Nov 23, 2019

Baldwin, Florida, opens government-run grocery store to address food desert

Produce at a grocery store. Photo: Seth McConnell/The Denver Post via Getty Images

After the only grocery store in Baldwin, Florida, closed, the mayor opened a market run by the local government to help limit the community's reliance on fast food and dollar stores, the Washington Post reports.

The big picture: Small, low-income communities suffer in food deserts, where it requires trips that are in the tens of miles to access fresh groceries. About 13.5 million people live in food deserts across the U.S., per the USDA.

The state of play: "By definition, a collectively owned, government-run enterprise like the Baldwin Market is inherently socialist," the Washington Post's Antonia Noori Farzan writes.

  • More often, nonprofits move into food deserts with their own stores or residents establish food cooperatives.
  • Baldwin's mayor sees the grocery store as another government service it's providing to taxpayers in a town where 68% of the residents voted for Donald Trump in 2016.

Go deeper: Cities lead the backlash against dollar stores

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Updated 9 mins ago - Politics & Policy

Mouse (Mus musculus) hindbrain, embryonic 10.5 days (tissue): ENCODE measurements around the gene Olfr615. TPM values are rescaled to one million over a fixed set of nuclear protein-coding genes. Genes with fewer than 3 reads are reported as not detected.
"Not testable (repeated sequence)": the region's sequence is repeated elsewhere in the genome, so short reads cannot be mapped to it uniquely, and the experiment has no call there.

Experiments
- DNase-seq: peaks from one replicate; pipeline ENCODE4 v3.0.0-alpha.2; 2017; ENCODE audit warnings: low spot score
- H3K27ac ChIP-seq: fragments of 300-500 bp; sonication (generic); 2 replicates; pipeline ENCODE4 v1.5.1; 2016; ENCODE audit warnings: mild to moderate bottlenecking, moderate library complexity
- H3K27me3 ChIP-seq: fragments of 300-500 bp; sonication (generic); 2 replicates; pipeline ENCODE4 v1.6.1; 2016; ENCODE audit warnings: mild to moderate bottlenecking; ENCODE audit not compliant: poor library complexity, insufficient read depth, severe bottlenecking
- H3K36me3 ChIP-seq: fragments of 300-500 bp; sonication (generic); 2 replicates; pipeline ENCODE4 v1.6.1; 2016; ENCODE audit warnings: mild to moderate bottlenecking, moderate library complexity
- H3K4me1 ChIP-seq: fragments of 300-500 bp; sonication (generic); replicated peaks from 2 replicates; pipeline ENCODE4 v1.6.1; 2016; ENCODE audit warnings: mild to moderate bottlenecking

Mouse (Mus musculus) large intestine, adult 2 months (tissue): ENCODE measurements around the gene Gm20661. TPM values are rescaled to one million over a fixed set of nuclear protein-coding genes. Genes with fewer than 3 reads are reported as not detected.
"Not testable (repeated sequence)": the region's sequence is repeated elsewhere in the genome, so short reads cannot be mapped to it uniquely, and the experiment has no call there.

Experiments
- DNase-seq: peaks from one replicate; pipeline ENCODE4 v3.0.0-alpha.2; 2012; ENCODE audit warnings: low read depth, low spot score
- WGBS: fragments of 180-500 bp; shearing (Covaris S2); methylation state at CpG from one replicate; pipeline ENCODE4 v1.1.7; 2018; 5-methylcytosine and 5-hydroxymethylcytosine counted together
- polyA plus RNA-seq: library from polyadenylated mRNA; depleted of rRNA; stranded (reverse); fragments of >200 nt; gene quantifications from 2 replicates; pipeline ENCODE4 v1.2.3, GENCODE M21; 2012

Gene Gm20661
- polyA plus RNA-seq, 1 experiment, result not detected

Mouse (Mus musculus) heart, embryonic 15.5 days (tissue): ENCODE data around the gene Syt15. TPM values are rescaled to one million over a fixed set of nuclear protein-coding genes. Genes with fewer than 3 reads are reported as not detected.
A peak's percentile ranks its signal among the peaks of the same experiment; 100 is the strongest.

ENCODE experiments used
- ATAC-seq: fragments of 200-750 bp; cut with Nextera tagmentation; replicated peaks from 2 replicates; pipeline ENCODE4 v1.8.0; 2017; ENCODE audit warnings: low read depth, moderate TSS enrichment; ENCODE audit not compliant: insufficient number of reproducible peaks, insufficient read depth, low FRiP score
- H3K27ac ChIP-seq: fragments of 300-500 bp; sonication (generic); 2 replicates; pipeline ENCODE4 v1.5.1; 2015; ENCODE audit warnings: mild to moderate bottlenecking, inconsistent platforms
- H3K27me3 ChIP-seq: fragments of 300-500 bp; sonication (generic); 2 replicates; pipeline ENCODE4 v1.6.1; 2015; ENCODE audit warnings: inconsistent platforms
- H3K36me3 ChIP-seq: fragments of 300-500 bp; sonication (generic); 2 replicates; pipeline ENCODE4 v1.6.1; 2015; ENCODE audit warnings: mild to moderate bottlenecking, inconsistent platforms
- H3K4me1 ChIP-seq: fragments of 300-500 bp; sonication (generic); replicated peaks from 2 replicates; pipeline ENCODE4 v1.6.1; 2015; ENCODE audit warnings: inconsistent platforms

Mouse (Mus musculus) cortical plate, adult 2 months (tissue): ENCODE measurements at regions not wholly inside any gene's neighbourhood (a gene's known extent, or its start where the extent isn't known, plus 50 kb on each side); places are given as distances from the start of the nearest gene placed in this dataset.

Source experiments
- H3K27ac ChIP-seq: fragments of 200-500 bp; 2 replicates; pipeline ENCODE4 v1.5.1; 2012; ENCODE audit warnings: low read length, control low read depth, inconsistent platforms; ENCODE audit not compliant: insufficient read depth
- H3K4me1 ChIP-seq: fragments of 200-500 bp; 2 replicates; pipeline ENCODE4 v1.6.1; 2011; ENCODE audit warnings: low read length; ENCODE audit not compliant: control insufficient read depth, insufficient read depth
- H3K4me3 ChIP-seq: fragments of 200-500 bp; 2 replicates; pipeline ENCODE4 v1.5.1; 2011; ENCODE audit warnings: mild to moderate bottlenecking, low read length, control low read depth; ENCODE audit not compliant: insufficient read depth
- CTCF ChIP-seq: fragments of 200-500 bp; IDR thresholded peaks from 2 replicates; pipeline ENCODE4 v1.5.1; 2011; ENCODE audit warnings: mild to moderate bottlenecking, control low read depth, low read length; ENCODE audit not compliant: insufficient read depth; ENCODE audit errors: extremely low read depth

In photos: Protesters and police clash nationwide over George Floyd

A firework explodes behind a line of police officers next to the Colorado State Capitol during a protest over the death of George Floyd in Denver on May 30. Photo : Michael Ciaglo/Getty Images

Police used tear gas, rubber bullets and pepper spray as the protests sparked by the killing of George Floyd continued nationwide into early Sunday.

The big picture: Police responded over the weekend with force, in cities ranging from Salt Lake City to Atlanta to Des Moines, Houston to Detroit, Milwaukee to Washington, D.C., Denver and Louisville. Large crowds gathered in Minneapolis on Saturday for the fifth day in a row.

Updated 50 mins ago - Politics & Policy

George Floyd protests: What you need to know

Photo: David Dee Delgado/Getty Images

Clashes erupted between police and protesters in several major U.S. cities Saturday night as demonstrations over the death of George Floyd and other police-related killings of black men spread across the country.

The big picture: Floyd's death in Minneapolis police custody is the latest reminder of the disparities between black and white communities in the U.S. and comes as African Americans grapple with higher death rates from the coronavirus and higher unemployment from trying to stem its spread.

Massive demonstrations put police response to unrest in the spotlight

Washington State Police use tear gas to disperse a crowd in Seattle during a demonstration protesting the death of George Floyd. Photo: Jason Redmond/AFP via Getty Images

The response of some officers during demonstrations against police brutality in the U.S. has been criticized for being excessive by some officials and Black Lives Matter leaders.

Why it matters: The situation is tense across the U.S., with reports of protesters looting and burning buildings. While some police have responded with restraint and by monitoring the protests, others have used batons, tear gas, rubber bullets and other devices to disperse protesters and, in some cases, journalists.